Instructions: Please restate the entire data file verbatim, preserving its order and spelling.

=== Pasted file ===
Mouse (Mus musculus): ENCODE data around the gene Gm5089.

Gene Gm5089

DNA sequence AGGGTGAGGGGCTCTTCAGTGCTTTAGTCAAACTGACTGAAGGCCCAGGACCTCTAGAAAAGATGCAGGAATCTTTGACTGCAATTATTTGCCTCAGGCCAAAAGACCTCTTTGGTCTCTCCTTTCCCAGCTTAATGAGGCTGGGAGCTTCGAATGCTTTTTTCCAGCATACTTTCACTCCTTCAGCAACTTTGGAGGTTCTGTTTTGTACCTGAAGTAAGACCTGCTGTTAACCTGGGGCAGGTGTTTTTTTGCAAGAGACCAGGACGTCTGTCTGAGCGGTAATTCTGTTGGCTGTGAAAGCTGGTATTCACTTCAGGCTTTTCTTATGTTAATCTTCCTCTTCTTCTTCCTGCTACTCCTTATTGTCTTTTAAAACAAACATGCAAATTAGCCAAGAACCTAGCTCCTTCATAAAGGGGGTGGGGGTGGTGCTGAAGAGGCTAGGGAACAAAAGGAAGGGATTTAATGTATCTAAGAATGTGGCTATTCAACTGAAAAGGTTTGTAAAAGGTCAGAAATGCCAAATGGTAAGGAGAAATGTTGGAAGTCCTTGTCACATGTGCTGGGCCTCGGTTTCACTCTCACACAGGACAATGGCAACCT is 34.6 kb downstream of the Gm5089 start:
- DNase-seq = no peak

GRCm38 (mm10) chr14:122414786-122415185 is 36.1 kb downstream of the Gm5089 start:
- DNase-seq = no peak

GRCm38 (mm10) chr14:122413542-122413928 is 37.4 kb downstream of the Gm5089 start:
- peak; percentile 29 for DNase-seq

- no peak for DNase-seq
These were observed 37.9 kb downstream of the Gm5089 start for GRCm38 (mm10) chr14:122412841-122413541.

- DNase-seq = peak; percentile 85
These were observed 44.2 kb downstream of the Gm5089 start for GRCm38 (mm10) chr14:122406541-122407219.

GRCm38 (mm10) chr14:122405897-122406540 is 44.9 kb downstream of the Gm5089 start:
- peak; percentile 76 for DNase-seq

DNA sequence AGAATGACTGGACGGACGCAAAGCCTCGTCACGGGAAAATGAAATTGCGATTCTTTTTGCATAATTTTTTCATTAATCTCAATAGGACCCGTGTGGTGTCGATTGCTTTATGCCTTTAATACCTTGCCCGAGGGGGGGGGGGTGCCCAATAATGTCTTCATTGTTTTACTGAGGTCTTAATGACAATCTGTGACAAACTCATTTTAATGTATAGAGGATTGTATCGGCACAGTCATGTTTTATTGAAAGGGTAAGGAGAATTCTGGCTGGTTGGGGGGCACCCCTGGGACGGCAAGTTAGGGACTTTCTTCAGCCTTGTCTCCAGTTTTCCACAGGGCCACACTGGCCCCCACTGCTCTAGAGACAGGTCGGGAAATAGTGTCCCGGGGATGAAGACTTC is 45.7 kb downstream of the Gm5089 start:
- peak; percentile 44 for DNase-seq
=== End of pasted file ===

Mouse (Mus musculus): ENCODE data around the gene Gm5089.

Gene Gm5089

DNA sequence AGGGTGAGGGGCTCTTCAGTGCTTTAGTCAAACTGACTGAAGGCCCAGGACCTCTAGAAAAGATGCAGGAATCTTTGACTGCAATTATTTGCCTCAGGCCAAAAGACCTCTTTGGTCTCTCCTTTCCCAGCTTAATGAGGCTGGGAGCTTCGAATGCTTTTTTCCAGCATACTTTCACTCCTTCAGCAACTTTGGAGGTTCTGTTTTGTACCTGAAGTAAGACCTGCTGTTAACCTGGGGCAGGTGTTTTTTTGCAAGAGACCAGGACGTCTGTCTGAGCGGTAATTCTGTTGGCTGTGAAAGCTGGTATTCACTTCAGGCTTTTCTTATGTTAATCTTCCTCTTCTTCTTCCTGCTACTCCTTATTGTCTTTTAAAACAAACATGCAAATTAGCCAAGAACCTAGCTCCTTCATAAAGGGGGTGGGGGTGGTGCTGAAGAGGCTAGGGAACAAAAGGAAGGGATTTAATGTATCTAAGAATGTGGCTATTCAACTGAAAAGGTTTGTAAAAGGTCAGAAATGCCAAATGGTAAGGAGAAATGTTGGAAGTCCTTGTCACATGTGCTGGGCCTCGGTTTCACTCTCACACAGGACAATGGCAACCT is 34.6 kb downstream of the Gm5089 start:
- DNase-seq = no peak

GRCm38 (mm10) chr14:122414786-122415185 is 36.1 kb downstream of the Gm5089 start:
- DNase-seq = no peak

GRCm38 (mm10) chr14:122413542-122413928 is 37.4 kb downstream of the Gm5089 start:
- peak; percentile 29 for DNase-seq

- no peak for DNase-seq
These were observed 37.9 kb downstream of the Gm5089 start for GRCm38 (mm10) chr14:122412841-122413541.

- DNase-seq = peak; percentile 85
These were observed 44.2 kb downstream of the Gm5089 start for GRCm38 (mm10) chr14:122406541-122407219.

GRCm38 (mm10) chr14:122405897-122406540 is 44.9 kb downstream of the Gm5089 start:
- peak; percentile 76 for DNase-seq

DNA sequence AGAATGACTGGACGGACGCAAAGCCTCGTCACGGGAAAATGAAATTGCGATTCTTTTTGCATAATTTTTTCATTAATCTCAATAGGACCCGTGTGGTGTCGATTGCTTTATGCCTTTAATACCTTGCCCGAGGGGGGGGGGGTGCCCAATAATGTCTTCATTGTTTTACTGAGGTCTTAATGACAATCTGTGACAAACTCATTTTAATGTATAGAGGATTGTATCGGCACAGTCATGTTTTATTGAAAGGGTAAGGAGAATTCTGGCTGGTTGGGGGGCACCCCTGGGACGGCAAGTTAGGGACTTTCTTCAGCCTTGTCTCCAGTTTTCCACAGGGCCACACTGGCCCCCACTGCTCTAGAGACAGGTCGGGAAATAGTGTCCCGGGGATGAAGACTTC is 45.7 kb downstream of the Gm5089 start:
- peak; percentile 44 for DNase-seq